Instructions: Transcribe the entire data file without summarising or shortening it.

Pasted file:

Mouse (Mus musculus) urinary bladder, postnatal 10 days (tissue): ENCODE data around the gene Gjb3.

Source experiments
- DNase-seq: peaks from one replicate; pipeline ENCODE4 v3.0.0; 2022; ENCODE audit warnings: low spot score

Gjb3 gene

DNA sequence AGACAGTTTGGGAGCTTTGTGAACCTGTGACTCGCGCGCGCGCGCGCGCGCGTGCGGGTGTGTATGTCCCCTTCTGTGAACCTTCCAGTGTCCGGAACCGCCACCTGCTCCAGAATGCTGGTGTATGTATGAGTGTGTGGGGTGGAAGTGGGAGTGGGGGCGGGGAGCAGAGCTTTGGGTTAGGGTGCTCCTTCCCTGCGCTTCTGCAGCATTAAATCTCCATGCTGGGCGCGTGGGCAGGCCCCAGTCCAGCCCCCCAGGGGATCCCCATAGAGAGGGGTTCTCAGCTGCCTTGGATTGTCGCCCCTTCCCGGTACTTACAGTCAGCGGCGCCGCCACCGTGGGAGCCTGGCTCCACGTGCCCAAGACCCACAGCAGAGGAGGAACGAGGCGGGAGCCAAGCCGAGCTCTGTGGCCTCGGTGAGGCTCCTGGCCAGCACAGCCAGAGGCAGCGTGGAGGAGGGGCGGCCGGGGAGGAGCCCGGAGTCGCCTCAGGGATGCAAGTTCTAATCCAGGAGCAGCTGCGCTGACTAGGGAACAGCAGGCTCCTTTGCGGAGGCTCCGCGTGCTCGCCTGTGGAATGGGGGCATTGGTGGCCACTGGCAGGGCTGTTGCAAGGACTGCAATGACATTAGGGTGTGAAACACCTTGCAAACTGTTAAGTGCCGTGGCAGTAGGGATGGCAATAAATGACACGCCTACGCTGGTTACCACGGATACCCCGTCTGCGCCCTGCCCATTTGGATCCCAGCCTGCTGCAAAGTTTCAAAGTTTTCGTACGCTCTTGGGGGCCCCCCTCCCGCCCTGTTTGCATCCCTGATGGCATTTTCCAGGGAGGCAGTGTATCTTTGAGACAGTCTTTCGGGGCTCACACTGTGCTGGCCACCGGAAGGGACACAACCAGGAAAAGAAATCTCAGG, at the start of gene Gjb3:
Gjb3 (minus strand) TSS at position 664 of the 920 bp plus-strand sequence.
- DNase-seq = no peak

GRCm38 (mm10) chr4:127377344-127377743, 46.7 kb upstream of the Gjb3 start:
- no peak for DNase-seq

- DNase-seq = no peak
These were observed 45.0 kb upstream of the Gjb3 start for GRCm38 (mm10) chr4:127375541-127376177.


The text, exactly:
Mouse (Mus musculus) urinary bladder, postnatal 10 days (tissue): ENCODE data around the gene Gjb3.

Source experiments
- DNase-seq: peaks from one replicate; pipeline ENCODE4 v3.0.0; 2022; ENCODE audit warnings: low spot score

Gjb3 gene

DNA sequence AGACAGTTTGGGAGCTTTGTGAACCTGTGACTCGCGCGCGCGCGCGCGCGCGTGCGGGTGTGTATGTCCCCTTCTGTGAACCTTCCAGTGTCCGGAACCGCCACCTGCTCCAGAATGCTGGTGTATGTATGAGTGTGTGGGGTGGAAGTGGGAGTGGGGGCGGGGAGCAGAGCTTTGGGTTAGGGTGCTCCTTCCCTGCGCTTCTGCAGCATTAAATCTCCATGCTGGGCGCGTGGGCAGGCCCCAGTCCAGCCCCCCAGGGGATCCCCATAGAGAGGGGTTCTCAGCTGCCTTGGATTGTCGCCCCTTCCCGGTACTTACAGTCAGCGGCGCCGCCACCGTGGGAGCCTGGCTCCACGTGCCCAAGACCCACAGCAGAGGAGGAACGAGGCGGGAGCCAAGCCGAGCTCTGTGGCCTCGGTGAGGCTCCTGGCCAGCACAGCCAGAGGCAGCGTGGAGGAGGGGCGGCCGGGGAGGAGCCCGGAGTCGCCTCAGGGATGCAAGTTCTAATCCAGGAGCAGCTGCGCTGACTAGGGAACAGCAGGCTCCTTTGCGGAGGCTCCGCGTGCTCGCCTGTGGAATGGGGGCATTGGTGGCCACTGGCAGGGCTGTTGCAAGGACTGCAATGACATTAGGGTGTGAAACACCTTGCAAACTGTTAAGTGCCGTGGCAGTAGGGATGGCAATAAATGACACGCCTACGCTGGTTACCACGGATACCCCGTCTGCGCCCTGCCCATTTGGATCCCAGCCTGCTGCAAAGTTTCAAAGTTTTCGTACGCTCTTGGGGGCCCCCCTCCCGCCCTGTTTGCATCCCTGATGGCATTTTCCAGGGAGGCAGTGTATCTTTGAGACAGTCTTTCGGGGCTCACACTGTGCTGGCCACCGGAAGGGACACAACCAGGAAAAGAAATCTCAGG, at the start of gene Gjb3:
Gjb3 (minus strand) TSS at position 664 of the 920 bp plus-strand sequence.
- DNase-seq = no peak

GRCm38 (mm10) chr4:127377344-127377743, 46.7 kb upstream of the Gjb3 start:
- no peak for DNase-seq

- DNase-seq = no peak
These were observed 45.0 kb upstream of the Gjb3 start for GRCm38 (mm10) chr4:127375541-127376177.